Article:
South Africa’s October inflation rises near top of central bank target

A man pushes a trolley loaded with a bag of maize meal outside a spaza shop in Thembisa, on the East Rand, in South Africa, August 2, 2023. REUTERS/Siphiwe Sibeko/File Photo
pushes a trolley loaded with a bag of maize meal

Because of sharp price increases in food, transportation, and healthcare, inflation in South Africa accelerated more quickly than anticipated in October, moving closer to the top end of the recommended range for the country’s central bank.

According to statistics provided by Statistics South Africa, headline consumer inflation increased to 5.9% year-on-year in October, up from 5.4% in September (ZACPIY=ECI). The forecasted 5.5% result was higher than what Reuters’ analysts polled achieved.

The South African Reserve Bank (SARB) has an inflation goal range of between 3% and 6% and will disclose its decision about the country’s interest rate for the final time this year on Thursday.

According to Razia Khan, chief economist for Africa and the Middle East at Standard Chartered, “although fuel price pressures were widely anticipated, no one had forecast a spike back in y/y headline inflation.”

Khan stated that decreases in the price of gasoline were to be anticipated and that inflation would continue to fall after the new year.

“However, the greater starting point is significant for the progression of the inflation rate. Because of this, the SARB will not be able to adopt a dovish tone any time soon, and certainly not tomorrow,” she continued.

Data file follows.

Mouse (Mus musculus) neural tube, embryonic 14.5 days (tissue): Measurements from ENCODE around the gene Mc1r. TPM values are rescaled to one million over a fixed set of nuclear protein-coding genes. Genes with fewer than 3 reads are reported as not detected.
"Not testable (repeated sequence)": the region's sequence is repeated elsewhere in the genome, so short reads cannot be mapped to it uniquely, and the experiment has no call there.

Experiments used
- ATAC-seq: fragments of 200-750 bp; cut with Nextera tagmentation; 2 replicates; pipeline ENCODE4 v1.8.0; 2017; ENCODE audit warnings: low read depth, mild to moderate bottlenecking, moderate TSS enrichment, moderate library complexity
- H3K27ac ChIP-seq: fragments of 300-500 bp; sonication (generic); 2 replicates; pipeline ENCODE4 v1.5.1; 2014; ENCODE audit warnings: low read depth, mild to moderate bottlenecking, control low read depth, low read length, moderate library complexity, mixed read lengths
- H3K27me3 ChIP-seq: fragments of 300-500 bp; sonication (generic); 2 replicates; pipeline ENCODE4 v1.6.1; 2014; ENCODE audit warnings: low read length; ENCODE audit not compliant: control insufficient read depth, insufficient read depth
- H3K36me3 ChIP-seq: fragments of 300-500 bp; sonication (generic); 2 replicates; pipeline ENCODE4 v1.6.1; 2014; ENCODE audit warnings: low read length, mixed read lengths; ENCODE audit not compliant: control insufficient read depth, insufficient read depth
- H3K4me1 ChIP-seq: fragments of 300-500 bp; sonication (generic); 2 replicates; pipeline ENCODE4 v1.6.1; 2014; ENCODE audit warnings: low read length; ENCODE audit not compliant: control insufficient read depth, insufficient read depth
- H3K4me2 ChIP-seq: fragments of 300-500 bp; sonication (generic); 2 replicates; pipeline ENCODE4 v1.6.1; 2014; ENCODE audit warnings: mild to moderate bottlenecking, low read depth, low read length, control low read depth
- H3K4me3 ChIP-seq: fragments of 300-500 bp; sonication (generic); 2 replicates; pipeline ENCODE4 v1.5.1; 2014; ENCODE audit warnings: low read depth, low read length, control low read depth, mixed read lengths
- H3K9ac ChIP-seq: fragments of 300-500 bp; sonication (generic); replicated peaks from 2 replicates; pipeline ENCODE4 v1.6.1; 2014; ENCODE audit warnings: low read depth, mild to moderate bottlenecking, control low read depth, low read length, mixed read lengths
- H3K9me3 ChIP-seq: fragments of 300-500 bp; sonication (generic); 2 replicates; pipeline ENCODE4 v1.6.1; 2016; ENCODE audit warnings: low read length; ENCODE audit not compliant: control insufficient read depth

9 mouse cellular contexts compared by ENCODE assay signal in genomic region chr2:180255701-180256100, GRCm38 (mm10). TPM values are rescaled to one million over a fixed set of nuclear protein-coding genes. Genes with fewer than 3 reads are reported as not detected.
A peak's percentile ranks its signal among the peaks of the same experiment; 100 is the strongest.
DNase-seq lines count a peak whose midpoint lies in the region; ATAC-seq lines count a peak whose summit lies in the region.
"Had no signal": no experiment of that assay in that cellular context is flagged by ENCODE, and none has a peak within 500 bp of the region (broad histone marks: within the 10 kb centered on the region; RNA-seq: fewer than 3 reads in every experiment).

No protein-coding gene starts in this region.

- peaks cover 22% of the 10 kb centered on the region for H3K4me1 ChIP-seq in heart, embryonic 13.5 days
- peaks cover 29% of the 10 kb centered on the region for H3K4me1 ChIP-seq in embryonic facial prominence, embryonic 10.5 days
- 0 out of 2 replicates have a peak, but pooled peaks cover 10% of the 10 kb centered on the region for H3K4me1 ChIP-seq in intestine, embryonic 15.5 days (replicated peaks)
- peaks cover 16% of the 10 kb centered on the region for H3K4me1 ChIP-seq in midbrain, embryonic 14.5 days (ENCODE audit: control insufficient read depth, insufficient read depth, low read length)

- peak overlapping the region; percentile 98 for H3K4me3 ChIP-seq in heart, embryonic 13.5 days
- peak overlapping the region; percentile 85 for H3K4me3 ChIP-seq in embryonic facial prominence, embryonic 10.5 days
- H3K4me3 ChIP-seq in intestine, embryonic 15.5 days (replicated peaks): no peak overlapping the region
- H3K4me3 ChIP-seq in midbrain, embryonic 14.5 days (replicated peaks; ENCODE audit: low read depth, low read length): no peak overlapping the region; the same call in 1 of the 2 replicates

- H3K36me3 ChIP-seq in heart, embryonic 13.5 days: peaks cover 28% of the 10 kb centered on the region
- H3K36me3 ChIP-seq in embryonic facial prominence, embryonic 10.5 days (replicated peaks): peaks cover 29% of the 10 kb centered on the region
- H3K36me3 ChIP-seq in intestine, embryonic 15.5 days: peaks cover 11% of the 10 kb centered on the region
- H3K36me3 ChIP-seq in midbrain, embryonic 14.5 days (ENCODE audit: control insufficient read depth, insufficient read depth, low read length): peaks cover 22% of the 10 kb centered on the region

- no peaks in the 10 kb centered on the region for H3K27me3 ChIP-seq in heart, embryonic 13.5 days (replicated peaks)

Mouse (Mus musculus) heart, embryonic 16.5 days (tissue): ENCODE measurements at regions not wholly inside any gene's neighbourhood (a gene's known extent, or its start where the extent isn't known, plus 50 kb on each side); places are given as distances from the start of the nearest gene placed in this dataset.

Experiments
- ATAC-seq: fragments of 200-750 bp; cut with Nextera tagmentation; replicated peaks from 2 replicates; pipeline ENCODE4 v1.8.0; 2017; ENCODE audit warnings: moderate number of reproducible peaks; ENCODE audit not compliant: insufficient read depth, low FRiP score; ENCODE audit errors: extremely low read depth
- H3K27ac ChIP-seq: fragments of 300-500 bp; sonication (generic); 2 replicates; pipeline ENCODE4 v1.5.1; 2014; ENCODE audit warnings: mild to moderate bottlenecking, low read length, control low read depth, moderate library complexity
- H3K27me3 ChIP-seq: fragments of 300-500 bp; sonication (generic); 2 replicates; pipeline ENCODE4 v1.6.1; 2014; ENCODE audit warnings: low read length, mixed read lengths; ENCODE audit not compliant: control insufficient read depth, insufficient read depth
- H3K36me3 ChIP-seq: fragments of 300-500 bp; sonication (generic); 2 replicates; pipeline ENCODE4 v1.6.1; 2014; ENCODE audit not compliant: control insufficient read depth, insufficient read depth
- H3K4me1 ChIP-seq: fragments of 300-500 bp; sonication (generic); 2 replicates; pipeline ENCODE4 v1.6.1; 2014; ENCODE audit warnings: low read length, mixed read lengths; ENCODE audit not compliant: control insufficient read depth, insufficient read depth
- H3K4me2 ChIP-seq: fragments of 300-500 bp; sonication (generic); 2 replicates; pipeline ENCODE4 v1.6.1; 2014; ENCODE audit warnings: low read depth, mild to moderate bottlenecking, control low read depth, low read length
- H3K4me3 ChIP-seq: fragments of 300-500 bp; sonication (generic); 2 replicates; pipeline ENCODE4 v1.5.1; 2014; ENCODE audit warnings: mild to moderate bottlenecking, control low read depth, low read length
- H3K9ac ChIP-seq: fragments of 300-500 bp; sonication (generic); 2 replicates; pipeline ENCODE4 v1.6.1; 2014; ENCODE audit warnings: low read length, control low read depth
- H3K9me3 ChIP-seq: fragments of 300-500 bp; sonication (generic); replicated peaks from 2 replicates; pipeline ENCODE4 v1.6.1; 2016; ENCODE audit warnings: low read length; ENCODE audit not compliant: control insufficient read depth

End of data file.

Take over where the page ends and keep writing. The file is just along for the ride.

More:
After ten consecutive rate increases, the South African Reserve Bank (SARB) has maintained its key interest rate (ZAREPO=ECI) at its most recent two policy meetings. The SARB has emphasized that it needs to see inflation persistently at the midpoint of its goal range before considering cutting interest rates.

As a result of the higher-than-anticipated reading on inflation released on Wednesday, analysts at Capital Economics said there was a greater danger that policymakers would opt to postpone the beginning of the relaxation of monetary policy until much later in 2024.

“As things stand right now, we believe that the first-rate drop will be implemented early in the following year and that rates will be decreased from 8.25% to 7.50% by the end of 2024. Despite this, the odds are stacked in favor of the easing cycle beginning even later, as they stated in their research note.

Core inflation (ZACPYY=ECI), which does not include changes in the price of food or fuel, decreased to 4.4% year-on-year in October from 4.5% in September, providing some solace to policymakers at the South African Reserve Bank (SARB).


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